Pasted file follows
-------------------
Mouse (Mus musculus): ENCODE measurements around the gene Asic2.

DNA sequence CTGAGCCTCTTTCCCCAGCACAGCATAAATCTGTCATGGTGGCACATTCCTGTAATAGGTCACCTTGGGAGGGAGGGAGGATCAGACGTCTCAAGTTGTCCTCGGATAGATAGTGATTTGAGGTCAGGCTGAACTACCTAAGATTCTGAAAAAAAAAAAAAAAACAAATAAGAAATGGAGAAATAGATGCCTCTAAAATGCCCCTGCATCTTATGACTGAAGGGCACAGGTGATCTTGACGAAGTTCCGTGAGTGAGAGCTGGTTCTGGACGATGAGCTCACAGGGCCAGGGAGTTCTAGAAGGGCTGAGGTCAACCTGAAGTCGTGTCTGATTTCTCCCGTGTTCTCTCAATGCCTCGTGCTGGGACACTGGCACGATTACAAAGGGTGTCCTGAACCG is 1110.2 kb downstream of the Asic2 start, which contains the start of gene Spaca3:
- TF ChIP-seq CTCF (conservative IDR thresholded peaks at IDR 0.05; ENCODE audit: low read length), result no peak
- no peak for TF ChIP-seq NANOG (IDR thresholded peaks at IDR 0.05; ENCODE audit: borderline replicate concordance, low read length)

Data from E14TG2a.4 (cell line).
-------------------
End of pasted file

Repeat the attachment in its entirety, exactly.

Mouse (Mus musculus): ENCODE measurements around the gene Asic2.

DNA sequence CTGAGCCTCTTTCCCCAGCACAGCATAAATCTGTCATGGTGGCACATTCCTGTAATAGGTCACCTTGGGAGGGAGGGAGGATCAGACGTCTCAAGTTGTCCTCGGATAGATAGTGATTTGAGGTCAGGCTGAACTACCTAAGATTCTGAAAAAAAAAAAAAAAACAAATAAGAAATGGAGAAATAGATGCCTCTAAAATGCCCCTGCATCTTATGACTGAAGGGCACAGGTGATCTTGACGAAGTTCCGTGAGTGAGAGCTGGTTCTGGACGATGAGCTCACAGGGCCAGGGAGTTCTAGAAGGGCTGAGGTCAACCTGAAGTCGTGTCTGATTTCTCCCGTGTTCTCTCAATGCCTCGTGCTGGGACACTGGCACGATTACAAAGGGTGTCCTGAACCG is 1110.2 kb downstream of the Asic2 start, which contains the start of gene Spaca3:
- TF ChIP-seq CTCF (conservative IDR thresholded peaks at IDR 0.05; ENCODE audit: low read length), result no peak
- no peak for TF ChIP-seq NANOG (IDR thresholded peaks at IDR 0.05; ENCODE audit: borderline replicate concordance, low read length)

Data from E14TG2a.4 (cell line).